It was on the 6 April 2011 when the CRCS-ICRS Wednesday Forum had Abdul Hamid Robinson-Royal to be the presenter of the discussion. Bringing the title ‘Islam in America, from Hajj to Hip Hop and from Roots to Rap’ this Ph.D. student of the Graduate Theological Union, Berkeley, California, who takes the fellowship program in ICRS Yogyakarta delivered a presentation about the Muslims of USA, highlighting African-American Muslims, their history and identity.
Abdul Hamid who is also a musician and has a master degree of music used the term ‘hip hop’ and ‘rap’ to show the diversity of Muslim community in USA, and its history. But again, the issue of identity is still a problem so that Abdul Hamid must open his presentation with the scientific notion of such terms like ‘indigenous’, ‘authentic’, ‘pluralism’, authority, ‘panoptic’, the difference between ‘decolonial’ and ‘post-colonial’ and the introduction of the concepts of ‘double consciousness’ and ‘double colonization’.
Those words are the key for deeper understanding of the Muslims’ life in USA in which the existence of Islam cannot be separated from the issue of slavery and migration. There was also a movie screening in the middle of presentation which portrayed the history of Islam, the arrival of Islam in America and also its development up to now. Abdul Hamid also showed a series of pictures depicting the diversity of Islam in USA and the variety of activities engaged by the American Muslims.
The post 9/11 era is the time when Islam is questioned and the Muslims around the world are being the object of attention. But this situation according to Abdul Hamid is only a part of the complex concerns for American Muslims in performing their religiosity. Even the fact shows that Islam in America has been growing faster in the era of post 9/11. At the time large number of new Muslims in USA came from different spiritual backgrounds, including Abdul Hamid who embraced Islam from Pentecostal Christianity.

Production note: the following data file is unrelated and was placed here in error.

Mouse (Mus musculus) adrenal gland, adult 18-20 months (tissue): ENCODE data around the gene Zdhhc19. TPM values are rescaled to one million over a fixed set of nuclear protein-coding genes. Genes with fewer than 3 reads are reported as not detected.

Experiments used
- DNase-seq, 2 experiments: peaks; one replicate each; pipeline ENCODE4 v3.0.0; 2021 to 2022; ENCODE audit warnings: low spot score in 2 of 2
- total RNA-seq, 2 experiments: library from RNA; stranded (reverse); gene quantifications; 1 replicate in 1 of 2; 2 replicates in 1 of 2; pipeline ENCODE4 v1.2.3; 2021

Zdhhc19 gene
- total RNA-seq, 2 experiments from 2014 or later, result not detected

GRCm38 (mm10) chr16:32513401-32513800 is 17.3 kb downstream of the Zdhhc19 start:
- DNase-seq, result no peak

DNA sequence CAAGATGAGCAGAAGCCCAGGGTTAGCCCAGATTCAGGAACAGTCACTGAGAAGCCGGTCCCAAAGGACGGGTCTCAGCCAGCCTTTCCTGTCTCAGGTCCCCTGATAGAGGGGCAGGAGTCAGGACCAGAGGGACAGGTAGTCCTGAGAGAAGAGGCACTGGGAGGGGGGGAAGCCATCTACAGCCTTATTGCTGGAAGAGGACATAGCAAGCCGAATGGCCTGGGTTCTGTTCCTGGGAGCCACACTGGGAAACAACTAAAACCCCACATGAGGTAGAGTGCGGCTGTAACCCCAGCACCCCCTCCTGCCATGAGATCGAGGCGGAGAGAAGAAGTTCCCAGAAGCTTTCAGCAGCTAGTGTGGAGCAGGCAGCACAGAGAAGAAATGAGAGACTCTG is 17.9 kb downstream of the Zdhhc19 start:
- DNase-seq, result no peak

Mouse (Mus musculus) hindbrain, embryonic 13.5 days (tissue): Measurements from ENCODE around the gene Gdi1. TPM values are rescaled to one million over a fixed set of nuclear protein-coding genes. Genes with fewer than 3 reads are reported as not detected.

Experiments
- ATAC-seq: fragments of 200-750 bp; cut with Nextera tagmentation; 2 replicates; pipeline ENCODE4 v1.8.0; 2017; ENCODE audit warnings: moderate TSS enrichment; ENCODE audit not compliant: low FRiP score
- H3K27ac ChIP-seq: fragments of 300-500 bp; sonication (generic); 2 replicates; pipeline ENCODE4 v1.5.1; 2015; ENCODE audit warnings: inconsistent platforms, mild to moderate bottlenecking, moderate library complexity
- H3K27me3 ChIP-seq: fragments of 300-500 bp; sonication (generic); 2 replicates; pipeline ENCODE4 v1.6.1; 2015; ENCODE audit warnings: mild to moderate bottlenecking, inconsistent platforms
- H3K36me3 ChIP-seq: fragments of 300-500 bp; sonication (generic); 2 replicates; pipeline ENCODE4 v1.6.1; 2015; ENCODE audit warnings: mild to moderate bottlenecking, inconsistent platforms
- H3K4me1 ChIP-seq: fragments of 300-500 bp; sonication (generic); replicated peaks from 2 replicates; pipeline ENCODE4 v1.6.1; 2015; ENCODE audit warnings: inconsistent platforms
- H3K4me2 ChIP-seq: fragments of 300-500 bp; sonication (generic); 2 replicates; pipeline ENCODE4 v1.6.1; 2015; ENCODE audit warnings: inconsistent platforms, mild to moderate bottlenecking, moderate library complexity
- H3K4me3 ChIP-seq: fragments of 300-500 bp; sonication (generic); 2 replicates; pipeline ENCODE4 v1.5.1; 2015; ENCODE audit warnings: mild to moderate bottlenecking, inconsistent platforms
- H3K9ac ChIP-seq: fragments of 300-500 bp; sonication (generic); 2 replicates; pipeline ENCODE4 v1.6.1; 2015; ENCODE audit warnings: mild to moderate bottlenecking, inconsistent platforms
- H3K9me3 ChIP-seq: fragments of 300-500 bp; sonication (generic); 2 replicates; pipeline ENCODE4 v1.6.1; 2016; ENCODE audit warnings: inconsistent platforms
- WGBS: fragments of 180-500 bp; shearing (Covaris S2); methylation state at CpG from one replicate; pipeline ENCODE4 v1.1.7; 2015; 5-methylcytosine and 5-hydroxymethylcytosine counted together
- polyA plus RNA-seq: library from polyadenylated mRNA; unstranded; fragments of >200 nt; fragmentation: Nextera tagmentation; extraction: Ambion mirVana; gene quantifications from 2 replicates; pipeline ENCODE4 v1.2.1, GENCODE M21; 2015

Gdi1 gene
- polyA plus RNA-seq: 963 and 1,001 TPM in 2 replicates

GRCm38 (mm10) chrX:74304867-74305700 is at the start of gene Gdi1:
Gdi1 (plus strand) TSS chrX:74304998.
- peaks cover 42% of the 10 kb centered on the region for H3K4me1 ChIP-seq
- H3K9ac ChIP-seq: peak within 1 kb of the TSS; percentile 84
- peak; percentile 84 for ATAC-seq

The forum led by Kelly Swazey moved to the open session when the first question was related with the phenomenon of pop comedy in the American Muslim community. Abdul Hamid said that it is true that the Muslims really love to laugh. It is the form of Muslims creativity not far from the phenomenon of Muslim musical scene in which hip hop and rap is the prominent part of it. Abdul Hamid mentioned that the scope of Islam and its influence in America including the Ahmadiyya whose missionary work reached many Americans for instance many musicians of the American Jazz scene in 1950es.
Abdul Hamid then answered another question about the varying perceptions of American Muslims concerning their status as minority group. This question noted that condition of being minority and diversity are the things that sometimes work to promote the existence of democracy among the American Muslim community. For Abdul Hamid, being the minority is not a big problem. American Muslims are ‘happy to be small’, but it does not mean they are not already anticipating and preparing for continued growth.
One among the audiences criticized the movie screened as being more like propaganda than an academic documentary. Abdul Hamid replied that the film was intended to provide a context for entering the discussion of Islam in America, not a critical analysis of specific issues of Islam in America. Abdul Hamid is asked whether there are conflicts between different parties among the American Muslims community. He answered that as with any group, there are differences of opinion. However, he went on to say that the various sects of Islam in America seem to be more focused on working together than they are in arguing about what they don’t agree on. In an American mosque, an imam affiliated with certain school of Islamic law can lead a congregation consists of worshippers from different schools of Islamic law, “We are Muslims and that is the most important thing.” [MoU]
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